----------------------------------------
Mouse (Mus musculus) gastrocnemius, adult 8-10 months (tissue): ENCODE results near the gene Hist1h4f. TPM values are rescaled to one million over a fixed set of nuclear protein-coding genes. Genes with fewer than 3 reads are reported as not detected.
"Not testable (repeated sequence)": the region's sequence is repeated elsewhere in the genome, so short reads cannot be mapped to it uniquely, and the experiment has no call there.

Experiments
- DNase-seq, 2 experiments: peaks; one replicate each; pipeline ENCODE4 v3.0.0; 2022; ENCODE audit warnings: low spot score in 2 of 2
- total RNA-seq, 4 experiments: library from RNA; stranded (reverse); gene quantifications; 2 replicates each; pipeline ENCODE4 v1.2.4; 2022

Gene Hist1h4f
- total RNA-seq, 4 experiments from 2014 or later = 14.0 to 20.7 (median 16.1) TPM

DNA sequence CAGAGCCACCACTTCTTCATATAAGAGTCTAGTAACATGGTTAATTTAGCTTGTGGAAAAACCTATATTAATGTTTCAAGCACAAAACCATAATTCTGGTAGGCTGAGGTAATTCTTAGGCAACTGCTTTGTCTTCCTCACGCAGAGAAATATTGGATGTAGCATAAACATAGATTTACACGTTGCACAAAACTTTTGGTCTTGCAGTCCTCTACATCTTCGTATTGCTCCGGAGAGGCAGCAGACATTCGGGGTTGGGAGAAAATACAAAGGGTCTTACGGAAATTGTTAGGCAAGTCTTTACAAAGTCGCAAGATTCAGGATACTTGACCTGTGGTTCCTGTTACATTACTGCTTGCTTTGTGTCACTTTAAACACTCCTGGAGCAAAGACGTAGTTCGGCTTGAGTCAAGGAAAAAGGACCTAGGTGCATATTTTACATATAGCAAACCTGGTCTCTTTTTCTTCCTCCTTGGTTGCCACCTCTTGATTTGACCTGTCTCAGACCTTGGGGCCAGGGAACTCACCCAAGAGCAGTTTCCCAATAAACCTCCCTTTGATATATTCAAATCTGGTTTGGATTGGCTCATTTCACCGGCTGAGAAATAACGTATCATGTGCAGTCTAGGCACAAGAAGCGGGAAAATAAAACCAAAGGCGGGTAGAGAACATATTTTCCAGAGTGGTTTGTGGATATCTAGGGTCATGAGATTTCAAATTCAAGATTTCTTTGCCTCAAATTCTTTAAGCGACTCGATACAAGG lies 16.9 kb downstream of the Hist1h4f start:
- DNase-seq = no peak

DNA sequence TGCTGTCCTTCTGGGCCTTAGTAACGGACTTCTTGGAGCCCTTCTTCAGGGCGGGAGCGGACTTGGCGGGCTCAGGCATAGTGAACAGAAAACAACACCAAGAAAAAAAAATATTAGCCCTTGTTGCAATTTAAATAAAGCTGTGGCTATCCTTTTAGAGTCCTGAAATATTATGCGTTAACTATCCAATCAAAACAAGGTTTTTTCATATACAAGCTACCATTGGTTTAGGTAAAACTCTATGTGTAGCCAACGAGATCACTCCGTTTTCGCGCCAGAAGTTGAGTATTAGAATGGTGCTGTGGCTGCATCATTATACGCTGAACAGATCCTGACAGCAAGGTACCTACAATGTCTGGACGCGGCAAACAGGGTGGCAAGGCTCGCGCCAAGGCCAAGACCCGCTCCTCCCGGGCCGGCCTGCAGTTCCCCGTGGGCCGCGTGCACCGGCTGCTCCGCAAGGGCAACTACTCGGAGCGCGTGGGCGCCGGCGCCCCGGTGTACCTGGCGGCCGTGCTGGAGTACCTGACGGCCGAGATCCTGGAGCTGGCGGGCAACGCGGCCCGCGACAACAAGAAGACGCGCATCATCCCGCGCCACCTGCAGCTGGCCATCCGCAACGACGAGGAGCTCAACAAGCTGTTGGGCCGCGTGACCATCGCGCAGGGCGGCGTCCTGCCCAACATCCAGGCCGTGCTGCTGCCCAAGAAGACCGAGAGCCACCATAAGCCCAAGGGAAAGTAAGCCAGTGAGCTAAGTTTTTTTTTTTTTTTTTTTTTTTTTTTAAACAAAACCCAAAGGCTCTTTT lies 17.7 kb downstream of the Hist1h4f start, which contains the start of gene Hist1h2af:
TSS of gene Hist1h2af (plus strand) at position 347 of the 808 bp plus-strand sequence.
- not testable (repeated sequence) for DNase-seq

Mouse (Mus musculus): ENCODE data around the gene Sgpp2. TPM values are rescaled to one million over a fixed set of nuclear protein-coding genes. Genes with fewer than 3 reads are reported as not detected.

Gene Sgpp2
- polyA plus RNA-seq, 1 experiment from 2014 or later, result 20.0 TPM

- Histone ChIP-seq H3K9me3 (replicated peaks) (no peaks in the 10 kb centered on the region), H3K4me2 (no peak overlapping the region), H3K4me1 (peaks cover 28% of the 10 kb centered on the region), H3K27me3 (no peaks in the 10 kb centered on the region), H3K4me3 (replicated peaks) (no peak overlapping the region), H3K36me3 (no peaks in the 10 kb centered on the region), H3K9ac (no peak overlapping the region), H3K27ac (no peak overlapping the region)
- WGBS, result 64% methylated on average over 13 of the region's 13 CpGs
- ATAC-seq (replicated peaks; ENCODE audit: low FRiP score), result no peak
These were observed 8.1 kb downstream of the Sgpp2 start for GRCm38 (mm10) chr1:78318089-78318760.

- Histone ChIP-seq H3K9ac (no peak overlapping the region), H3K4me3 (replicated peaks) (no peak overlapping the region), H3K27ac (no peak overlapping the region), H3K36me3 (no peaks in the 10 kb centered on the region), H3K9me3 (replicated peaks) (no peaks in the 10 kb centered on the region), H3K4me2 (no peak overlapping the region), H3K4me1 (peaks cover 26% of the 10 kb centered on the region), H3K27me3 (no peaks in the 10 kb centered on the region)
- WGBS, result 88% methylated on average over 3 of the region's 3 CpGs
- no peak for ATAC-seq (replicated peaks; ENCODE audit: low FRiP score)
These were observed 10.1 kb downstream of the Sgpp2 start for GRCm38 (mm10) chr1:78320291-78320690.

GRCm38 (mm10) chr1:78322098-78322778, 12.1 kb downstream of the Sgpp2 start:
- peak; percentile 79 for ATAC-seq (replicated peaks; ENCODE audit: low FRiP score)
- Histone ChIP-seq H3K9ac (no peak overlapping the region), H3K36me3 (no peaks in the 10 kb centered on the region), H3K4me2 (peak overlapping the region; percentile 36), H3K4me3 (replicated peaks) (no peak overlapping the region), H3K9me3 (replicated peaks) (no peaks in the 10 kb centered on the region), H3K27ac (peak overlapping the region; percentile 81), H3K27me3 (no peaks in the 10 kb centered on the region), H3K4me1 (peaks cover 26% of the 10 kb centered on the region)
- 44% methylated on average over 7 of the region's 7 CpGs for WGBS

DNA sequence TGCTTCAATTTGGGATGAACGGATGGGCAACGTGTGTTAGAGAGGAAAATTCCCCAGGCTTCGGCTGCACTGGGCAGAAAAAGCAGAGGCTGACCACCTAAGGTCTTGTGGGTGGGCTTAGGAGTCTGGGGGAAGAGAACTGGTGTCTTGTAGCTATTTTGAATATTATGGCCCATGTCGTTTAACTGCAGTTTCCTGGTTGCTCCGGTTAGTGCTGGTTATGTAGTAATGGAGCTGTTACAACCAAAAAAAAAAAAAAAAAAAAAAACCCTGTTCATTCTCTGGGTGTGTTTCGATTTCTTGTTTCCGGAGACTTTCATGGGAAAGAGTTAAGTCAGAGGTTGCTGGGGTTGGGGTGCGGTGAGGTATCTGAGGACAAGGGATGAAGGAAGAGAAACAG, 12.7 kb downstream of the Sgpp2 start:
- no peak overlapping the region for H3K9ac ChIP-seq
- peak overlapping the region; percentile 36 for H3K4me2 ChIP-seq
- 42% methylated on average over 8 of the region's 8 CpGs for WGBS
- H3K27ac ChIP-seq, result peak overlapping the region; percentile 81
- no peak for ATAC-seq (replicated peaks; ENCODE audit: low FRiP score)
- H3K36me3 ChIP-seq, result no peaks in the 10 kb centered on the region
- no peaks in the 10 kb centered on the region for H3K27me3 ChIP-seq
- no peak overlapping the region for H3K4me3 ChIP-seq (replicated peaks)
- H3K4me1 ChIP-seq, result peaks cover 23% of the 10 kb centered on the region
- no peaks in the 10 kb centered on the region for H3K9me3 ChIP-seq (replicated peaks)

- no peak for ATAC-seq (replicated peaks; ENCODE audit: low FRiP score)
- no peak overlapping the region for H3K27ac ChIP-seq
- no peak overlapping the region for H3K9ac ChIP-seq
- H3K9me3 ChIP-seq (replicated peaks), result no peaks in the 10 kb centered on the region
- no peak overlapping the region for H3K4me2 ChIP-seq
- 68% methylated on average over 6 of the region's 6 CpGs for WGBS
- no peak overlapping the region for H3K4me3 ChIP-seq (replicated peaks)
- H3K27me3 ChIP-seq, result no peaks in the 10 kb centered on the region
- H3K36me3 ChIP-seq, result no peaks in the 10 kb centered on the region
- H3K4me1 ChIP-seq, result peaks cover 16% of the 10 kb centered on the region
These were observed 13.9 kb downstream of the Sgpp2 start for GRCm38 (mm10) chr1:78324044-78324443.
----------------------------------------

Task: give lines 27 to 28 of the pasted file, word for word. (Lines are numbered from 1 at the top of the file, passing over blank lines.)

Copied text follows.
- 44% methylated on average over 7 of the region's 7 CpGs for WGBS

DNA sequence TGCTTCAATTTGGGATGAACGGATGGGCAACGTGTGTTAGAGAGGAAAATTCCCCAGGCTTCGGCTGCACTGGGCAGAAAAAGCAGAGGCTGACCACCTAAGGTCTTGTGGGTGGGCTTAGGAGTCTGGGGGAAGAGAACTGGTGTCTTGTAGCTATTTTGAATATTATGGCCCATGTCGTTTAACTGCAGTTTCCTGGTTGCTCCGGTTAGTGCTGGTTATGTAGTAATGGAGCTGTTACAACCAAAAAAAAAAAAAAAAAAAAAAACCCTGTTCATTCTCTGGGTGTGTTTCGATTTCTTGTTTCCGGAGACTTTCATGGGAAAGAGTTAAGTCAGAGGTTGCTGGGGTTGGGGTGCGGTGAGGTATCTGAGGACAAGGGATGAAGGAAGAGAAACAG, 12.7 kb downstream of the Sgpp2 start: